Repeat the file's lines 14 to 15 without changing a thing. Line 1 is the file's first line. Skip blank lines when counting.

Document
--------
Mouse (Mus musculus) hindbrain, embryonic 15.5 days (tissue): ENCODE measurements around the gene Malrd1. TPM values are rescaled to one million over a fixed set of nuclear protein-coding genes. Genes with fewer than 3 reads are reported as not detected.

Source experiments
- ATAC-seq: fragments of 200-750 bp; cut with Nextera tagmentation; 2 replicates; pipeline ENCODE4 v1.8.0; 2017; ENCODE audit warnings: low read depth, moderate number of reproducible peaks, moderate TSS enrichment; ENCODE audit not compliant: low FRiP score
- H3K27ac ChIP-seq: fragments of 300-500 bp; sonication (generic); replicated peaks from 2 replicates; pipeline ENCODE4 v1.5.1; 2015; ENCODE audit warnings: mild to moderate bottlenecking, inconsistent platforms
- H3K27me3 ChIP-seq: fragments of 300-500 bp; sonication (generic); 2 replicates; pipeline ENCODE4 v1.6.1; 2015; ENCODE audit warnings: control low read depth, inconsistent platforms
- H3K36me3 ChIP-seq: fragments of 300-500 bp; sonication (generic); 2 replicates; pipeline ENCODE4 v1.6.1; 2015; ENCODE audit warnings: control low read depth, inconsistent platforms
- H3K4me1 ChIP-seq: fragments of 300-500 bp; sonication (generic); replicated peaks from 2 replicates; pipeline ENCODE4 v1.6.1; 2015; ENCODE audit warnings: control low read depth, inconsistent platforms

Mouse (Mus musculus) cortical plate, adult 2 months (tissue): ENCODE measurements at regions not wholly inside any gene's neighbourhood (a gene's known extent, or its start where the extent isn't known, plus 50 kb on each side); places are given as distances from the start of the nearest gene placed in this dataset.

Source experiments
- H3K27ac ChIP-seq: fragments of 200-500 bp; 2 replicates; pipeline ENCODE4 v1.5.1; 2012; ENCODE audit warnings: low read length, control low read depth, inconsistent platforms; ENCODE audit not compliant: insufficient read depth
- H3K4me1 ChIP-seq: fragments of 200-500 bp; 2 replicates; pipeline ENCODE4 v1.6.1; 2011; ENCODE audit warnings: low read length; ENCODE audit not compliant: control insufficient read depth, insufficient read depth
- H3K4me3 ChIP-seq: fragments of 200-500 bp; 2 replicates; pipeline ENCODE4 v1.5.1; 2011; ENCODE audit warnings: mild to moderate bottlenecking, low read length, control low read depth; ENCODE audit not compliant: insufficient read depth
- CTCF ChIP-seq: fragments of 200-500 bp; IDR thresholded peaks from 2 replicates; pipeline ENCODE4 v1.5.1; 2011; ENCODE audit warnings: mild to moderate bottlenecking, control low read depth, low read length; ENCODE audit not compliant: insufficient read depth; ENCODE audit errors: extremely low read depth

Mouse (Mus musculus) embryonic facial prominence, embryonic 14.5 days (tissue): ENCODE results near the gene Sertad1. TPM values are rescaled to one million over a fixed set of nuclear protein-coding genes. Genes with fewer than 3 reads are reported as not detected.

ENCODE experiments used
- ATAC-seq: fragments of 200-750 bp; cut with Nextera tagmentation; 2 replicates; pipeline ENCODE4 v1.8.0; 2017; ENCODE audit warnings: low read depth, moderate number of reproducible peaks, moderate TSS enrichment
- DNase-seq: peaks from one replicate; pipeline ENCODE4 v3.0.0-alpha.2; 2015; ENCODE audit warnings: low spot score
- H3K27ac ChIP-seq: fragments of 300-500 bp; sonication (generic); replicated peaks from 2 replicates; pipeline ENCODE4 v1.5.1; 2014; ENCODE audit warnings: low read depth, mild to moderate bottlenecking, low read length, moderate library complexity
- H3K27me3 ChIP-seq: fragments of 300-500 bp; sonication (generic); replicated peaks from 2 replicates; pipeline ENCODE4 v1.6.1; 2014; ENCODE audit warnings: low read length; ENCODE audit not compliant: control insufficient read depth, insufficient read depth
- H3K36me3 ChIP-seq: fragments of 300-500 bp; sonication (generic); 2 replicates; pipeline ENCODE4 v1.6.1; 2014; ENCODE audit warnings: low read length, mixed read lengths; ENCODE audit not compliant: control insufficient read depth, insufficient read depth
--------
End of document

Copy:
Mouse (Mus musculus) embryonic facial prominence, embryonic 14.5 days (tissue): ENCODE results near the gene Sertad1. TPM values are rescaled to one million over a fixed set of nuclear protein-coding genes. Genes with fewer than 3 reads are reported as not detected.

ENCODE experiments used